When We Stayed Home
Text by Brenda Peterson and Illustrated by Brittany Nicole Smith
Dedicated to the new generation: Liam, Hailey, Analise, Barrett, Lily, Daniel, Baker, Noelle, and Rebecca
(Click on interactive links for video and articles)
When we stayed home,
wild animals returned.
Curious. No crowds.
What happened to all the people?
The world’s oceans were so quiet,
whales could hear each other.
Orca and humpback songs echoing
over many more miles.
In Brazil, hundreds of baby sea turtles hatched on empty beaches. Nothing to stop them scooting safely to the sea.
A giant, slimy sea lion in Argentina claimed a slippery sidewalk for a nap.
On windy Oregon beaches
elk herds strolled and galloped
across the sand. Elk convention.
In Canada, a red fox mother
and her frisky pups romped
along a lake’s boardwalk.
When we stayed home,
bird choirs whistled, trilled,
warbled and chirped.
Red finches, doves, parakeets.
Baby booms of birds!
When we stayed home,
we saved our own lives.
We watched with wonder, while
the whole world belonged again
to the animals.
Stay tuned for more illustrations and kids’ drawings to come.
Calling all kid artists. Send us a photo of your own illustrations of wild animals while you learn at home. We’ll add to this picture book a few of our favorites. Send to: email@example.com
Bios Brenda Peterson is a National Geographic author of over 20 books for adults and children including Build Me an Ark: A Life with Animals and Wolf Nation, chosen by Forbes as a “Ten Best Environment, Climate, Science, and Conservation Book” of the year. Her kids’ books are LOBOS: A Wolf Family Returns to the Wild, Catastrophe by the Sea and Wild Orca, selected by National Teacher’s Association as a “Best Science Book K-12” a Junior Library Guild Gold Award. Her work has appeared in The New York Times, Chicago Tribune, Christian Science Monitor, Tikkun, Oprah, and on NPR. www.BrendaPetersonBooks.com
Illustrator Brittany Nicole Smith has a BFA in Painting. She is a military veteran, freelance artist, and nature enthusiast who lives in Northern Virginia. All illustrations copyright: Brittany Nicole Smith. For permission to reprint, contact: firstname.lastname@example.org
Designer Alison Kan Grevstad is an Asian-American artist and writer. She recently designed the children’s book, Catastrophe by the Sea, written by Brenda Peterson and Caldecott-award-winner, Ed Young. You can find her at www.akgrevstad.com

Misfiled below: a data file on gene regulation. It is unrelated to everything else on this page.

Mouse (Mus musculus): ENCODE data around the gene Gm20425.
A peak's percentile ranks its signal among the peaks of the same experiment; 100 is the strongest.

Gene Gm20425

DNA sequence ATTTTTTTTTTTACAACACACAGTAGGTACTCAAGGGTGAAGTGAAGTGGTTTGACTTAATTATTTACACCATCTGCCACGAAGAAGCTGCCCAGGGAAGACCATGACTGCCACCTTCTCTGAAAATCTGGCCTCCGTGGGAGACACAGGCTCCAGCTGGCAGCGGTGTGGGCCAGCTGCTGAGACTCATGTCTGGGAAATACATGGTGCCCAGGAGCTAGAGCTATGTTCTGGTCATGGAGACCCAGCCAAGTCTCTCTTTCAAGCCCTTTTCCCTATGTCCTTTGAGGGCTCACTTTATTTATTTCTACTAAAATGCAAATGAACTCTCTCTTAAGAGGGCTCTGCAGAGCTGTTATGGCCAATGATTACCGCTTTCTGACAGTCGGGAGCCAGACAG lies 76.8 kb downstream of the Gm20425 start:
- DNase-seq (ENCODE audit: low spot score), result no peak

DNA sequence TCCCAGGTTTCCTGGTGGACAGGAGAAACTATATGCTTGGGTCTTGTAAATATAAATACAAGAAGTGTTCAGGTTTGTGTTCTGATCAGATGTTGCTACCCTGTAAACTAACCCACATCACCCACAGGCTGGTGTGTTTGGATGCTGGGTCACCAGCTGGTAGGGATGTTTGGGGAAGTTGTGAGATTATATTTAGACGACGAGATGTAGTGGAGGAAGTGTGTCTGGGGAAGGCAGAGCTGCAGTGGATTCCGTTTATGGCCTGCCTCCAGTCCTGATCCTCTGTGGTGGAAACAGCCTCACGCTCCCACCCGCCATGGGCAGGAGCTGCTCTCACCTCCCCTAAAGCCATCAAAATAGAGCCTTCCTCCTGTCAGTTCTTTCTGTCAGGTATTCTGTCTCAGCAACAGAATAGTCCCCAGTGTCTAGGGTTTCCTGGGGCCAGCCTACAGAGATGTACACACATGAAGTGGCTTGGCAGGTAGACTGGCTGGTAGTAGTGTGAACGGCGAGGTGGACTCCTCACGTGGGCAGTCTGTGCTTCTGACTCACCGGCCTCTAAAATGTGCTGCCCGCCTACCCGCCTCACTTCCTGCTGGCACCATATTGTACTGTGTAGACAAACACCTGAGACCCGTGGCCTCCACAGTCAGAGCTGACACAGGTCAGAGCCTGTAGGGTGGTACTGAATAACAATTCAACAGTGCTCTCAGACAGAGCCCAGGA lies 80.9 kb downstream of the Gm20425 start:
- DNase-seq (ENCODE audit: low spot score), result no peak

When We Stayed Home is the true story of what happened when our world sheltered in place during a global pandemic and wild animals reclaimed our deserted cities, towns, and waterways. How do we see our natural world differently when our thoroughfares and neighborhoods are more populated with animals than people?
Social media was atwitter with videos of these shy and usually hidden fellow creatures coming out to play and explore. When I posted a global video of wild animals returning on my Facebook page, it had thousands of views.
The New York Times and National Geographic were quick to point out that some of the wild-animals-returning posts were inaccurate, like the “Venetian” dolphins in canals that were actually filmed in Sardinia. Or “drunken” elephants in a Chinese village’s tea field. As a nature writer and environmental journalist, I based the wild animal stories in this picture book on news reports from reputable sources.
What is wonderfully new — and true — is that our natural world was more visible when we were invisible. Wild animals never really left us; living undercover, they were finally free to reveal themselves. Without our busy American highways, there was 58 percent less roadkill. Bird migrations during the pandemic’s spring, were less interrupted by airplanes; oceans suffered so much less noise pollution and boat traffic collisions with whales; researchers could hear and record cetacean symphonies as never before.
Because many viruses spread from wildlife markets to humans, the illegal wildlife trade was tamped down during the pandemic. China banned selling of wild animals and dogs. The UN biodiversity chief has called for a worldwide ban. The World Health Organization has asked nations to end the global wildlife trade.
How will this time at home change our lives and our bond with other animals? These images, says Helen McDonald, in the New York Times, “open up a space for us to imagine the new world that will come when this crisis is over, a space that might allow us not only to rethink how we relate to the natural world, but to one another.”
Links to videos, articles for further research and science projects:
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